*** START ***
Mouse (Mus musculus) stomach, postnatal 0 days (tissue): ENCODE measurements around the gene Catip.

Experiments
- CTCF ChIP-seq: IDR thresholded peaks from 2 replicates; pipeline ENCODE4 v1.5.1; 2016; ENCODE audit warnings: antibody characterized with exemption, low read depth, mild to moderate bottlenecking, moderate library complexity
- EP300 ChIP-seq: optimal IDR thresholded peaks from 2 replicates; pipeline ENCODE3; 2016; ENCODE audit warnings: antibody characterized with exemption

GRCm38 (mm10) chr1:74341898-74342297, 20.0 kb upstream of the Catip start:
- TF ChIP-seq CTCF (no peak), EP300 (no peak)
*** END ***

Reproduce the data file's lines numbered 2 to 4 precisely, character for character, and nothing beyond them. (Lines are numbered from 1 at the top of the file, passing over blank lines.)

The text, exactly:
Experiments
- CTCF ChIP-seq: IDR thresholded peaks from 2 replicates; pipeline ENCODE4 v1.5.1; 2016; ENCODE audit warnings: antibody characterized with exemption, low read depth, mild to moderate bottlenecking, moderate library complexity
- EP300 ChIP-seq: optimal IDR thresholded peaks from 2 replicates; pipeline ENCODE3; 2016; ENCODE audit warnings: antibody characterized with exemption